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Support for Sammy’s Law grows


Sammy's Law, royal pardon, abuse victims, coercion, police chiefs, Rape Crisis, Sammy Woodhouse‘Until this is done, we will continue to be being blamed for the horrendous experiences we endured as children’.

Police chiefs, police and crime commissioners (PCCs) and England’s children’s commissioner have backed calls for new legislation to pardon sexual abuse victims who broke the law while they were being groomed.

And in doing so, they have shown their support for a campaign by a Rotherham abuse survivor who is attempting to get teenage girls who were being groomed absolved of the crimes they were forced to carry out by their abuser.

Sammy Woodhouse, who was 14 when she was targeted by the ringleader of the Rotherham gang, was one of 1,400 children abused between 1997 and 2013 and committed a series of offences during her ordeal for which she has received a criminal record.

She has waived her right to anonymity so she could campaign for other victims and has now written to Home Secretary Amber Rudd requesting a royal pardon for other young victims who were coerced into committing crimes by their abusers.

Woodhouse said the fear of being prosecuted was stopping victims coming forward and preventing survivors from moving on with their lives.

In her letter to the Home Secretary, Woodhouse said: “I feel, until this is done, I and others will continue to be being blamed for the horrendous and traumatic experiences we endured as children. This cannot be right.”

Last year, eight men who sexually abused three teenage girls in the town between 1999 and 2003, were jailed at Sheffield Crown Court after being convicted of 16 charges including rape, false imprisonment and indecent assault.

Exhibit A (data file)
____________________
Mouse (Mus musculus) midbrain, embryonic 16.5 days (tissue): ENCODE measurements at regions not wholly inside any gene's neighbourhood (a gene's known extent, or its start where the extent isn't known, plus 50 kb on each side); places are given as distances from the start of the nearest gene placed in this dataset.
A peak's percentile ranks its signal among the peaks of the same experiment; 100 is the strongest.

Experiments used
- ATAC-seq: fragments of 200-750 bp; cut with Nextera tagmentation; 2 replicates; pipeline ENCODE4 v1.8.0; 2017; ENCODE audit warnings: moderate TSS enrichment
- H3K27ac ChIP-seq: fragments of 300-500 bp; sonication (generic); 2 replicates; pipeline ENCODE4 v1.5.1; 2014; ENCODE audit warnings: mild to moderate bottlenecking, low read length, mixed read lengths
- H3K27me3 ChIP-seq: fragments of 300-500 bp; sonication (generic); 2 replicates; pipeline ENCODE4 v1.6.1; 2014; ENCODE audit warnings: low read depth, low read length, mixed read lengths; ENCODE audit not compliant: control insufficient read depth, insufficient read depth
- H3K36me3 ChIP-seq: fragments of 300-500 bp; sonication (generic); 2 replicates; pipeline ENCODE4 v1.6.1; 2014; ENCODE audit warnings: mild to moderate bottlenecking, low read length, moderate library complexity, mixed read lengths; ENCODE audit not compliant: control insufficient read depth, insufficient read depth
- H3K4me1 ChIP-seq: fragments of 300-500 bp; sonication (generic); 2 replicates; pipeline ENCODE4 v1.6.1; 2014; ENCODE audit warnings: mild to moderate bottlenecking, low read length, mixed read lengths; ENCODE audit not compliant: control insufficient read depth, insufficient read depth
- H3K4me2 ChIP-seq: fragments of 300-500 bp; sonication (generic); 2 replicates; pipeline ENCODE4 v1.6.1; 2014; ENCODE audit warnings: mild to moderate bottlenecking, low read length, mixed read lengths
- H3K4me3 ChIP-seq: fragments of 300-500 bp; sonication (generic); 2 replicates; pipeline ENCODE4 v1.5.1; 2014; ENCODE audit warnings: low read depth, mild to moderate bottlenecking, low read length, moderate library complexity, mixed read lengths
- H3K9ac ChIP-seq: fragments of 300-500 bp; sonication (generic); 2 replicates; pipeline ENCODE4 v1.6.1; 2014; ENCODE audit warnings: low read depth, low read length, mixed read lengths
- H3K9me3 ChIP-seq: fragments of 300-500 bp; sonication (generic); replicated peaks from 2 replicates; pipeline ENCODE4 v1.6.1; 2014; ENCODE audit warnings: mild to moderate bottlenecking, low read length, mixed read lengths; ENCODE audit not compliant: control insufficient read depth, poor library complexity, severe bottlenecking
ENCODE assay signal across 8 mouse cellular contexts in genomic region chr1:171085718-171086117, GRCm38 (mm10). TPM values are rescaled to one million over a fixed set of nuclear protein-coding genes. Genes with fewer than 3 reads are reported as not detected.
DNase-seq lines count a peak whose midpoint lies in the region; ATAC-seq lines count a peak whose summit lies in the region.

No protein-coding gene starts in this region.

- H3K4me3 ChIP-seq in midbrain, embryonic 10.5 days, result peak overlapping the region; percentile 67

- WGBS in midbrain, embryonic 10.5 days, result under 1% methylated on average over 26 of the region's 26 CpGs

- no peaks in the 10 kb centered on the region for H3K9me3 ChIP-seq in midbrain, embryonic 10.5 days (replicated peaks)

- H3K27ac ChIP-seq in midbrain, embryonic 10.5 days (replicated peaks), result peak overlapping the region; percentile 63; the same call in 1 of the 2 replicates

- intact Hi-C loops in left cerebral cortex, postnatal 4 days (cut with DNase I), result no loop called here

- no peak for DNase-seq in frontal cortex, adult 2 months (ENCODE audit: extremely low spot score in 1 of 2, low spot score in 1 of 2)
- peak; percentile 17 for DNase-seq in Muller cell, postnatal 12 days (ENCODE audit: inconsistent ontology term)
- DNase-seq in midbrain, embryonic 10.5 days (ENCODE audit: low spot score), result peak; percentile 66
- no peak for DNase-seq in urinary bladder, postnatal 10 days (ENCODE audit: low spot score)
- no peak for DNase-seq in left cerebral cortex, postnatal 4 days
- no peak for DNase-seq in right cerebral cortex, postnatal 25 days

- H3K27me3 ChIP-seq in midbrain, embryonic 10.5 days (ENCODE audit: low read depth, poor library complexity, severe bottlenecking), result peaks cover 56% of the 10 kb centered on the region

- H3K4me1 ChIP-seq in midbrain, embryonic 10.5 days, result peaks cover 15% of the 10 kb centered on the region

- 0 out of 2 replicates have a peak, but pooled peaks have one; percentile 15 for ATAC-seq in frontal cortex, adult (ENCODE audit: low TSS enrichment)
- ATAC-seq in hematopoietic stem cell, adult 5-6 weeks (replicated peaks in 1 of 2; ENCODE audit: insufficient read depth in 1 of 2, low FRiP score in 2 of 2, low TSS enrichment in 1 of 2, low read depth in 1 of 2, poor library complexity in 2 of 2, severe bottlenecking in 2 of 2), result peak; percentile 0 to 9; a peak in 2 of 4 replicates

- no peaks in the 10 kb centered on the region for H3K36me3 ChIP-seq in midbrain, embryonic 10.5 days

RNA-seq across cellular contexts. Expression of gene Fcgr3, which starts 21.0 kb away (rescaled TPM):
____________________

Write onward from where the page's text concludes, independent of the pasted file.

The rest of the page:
The judge who sentenced them said their victims had been “targeted, sexualised and subjected to degrading and violent acts.”

And this week 12 men were charged with 44 child sexual abuse offences in Rotherham dating back almost two decades.

That brings the total to 21 of men charged with almost 100 child sexual abuse offences since the National Crime Agency launched Operation Stovewood – the largest investigation into historical child sexual exploitation (CSE) undertaken by law enforcement authorities.

The chief constables and PCCs of South Yorkshire and Bedfordshire forces, the director of children’s services at Rotherham Borough Council, Nottinghamshire’s PCC Paddy Tipping, and England’s Children’s Commissioner, Anne Longfield, have now backed her campaign for a ‘Sammy’s Law’.

And Rape Crisis England and Wales has also expressed its support for Sammy Woodhouse’s campaign. The first charity to do so.

A spokeswoman said: “We know that children who are groomed for sexual exploitation and sexual abuse can also be groomed or coerced by the same perpetrator(s) into committing crime.

“This is a tactic offenders use to further silence their victims, holding these crimes over them as a threat that, should they choose to speak out about the sexual abuse and exploitation they’re experiencing, they themselves will get in trouble or be punished, or not be believed or taken seriously because they’ve broken the law.

“Victims and survivors of sexual violence in childhood already have to live with the wide-ranging, often lifelong, sometimes devastating impacts of the abuse they’ve been subjected to.

“Expunging the criminal records they’ve acquired as a direct result of this terrible abuse is one way we can try to reduce the disadvantage that survivors and victims of child sexual abuse and child sexual exploitation experience, and support them to move forward positively with their lives.

“Sammy is a tireless campaigner for the rights of fellow victims and survivors, with first-hand knowledge and understanding of these issues, and Rape Crisis supports her in her campaign.”

And Rape Crisis continues to call for a full review and overhaul of the Criminal Injuries Compensation Scheme (CICS), which, it believes, discriminates against victims and survivors of child sexual abuse and exploitation in a number of ways, including sometimes refusing claims on the basis of victims’ criminal records.

Woodhouse was, for example, initially told by the government’s compensation authority that she did not qualify for compensation because she “consented” to what happened to her. She was, if you recall, 14 when she was targeted.

Full details of Rape Crisis’s concerns about the Criminal Injuries Compensation Scheme can be found in this submission to the Independent Inquiry Into Child Sexual Abuse (IICSA).

Children and young people needing help can call Childline on 0800 1111.

Adults concerned about a child or young person can call 0808 800 5000.

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